May 24, 2013
I wish everyone a fine Memorial Day weekend. The clouds have finally lifted here and we're looking at azure skies. It's a breezy, chilly, lovely afternoon and you can see as far as your eye is good.
This morning was a different story, however. While yesterday's high hit 57, Friday morning's low sank to 40. By late this morning the temperature dropped to 35 with a stiff wind. With the cloud pressing in and wind blowing up the mountain this morning, I felt like I'd been trapped in a Charles Dickens' novel. There's redemption at the end of A Christmas Carol, and I guess we've gotten some, too, as sunny skies have overtaken the top of Tennessee.
We're heading into late May and have yet to see a bear at the lodge. Usually by now, we've seen a bruin wandering through camp. With that in mind, I wanted to pass along a few bear safety tips for your trip to the Smokies.
We're sensitive to leaving food, drink or backpacks lying around camp. Sometimes the oddest things could attract a bear onto your porch here at the lodge. That's why we ask our guests not to leave anything out on their porch unless someone is there to watch it. One time we had a bear steal a pair of jeans from a porch.
I also heard a report recently about a bear breaking into someone's car trunk (which had been held partially shut with an elastic cord) in the Alum Cave Bluff parking lot. Please don't leave food in any unsecured location in the park. Once a bear gets a taste for human food, grubs and acorns don't seem quite so tasty. In all seriousness, once a bear begins to look at humans as a source for food, the people who got him hooked have signed his death warrant.
On the trail, be careful about leaving scraps of snacks. Just because it's biodegradable doesn't mean you should leave it in the woods. That apple core is an artificial food source and could begin a bear down that nefarious path of seeking food from humans.
We had some guests not long ago say they always kept a jar of peanut butter in their backpack to throw at a bear in case it threatened them. We mentioned that was exactly why that bear would threaten them, because it had been rewarded with human food for that bad behavior. We encouraged them to bring a can of pepper spray instead if they were concerned about bears (not that I've ever needed it in the Smokies). It's lighter than a can of peanut butter (but doesn't taste very good on a cracker), and much better for the long-term health of the bear.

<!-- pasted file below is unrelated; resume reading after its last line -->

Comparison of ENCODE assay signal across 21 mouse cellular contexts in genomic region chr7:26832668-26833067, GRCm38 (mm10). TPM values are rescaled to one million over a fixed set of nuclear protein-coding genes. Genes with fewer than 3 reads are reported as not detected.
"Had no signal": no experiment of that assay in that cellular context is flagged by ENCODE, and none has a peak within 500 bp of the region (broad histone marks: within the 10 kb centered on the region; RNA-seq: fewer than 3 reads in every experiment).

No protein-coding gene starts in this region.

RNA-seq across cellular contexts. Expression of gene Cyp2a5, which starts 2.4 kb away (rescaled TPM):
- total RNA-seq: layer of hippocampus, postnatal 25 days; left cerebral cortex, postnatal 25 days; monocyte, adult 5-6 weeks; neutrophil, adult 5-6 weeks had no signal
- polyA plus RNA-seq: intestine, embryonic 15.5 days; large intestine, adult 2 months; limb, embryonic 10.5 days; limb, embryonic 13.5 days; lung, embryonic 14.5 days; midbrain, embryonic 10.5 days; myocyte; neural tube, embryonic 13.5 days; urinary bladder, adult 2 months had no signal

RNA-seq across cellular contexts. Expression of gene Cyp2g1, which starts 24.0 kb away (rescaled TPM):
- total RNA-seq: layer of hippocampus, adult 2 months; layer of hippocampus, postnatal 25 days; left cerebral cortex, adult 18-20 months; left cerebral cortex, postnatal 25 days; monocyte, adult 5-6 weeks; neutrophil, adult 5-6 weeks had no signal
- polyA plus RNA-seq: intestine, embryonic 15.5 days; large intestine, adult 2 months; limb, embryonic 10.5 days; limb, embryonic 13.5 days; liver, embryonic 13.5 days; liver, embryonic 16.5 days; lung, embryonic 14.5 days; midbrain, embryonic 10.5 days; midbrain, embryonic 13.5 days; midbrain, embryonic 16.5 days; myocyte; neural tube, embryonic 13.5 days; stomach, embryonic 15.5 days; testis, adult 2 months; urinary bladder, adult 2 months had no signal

We only had one problem bear last year at the lodge. This one bear had lost all fear of humans and was waiting around the lodge for someone to make a mistake--leave a pack unattended or leave a cup of lemonade out on the porch.
We ended up trapping him and ranger Rick Varner came up to do a full health workup on the bear. When that bear awoke from sedation, he was pretty wary of the two-legged critters responsible. That story ended happily, exactly like we hoped--that bear may have continued to call LeConte home but he never turned into a beggar. As far as we know, he's doing what Smoky bears are supposed to do--live wild and fend for himself.
I've heard some unfair criticism that the rangers are bullying trapped bears. I've seen firsthand two bears trapped on LeConte, and the actions of Rick Varner and the other bear rangers may very well have saved their lives and prevented ugly bear-human encounters. In both instances, the ranger explained each step of the process to a gathering of hikers in a wonderful educational opportunity while the bear was sedated.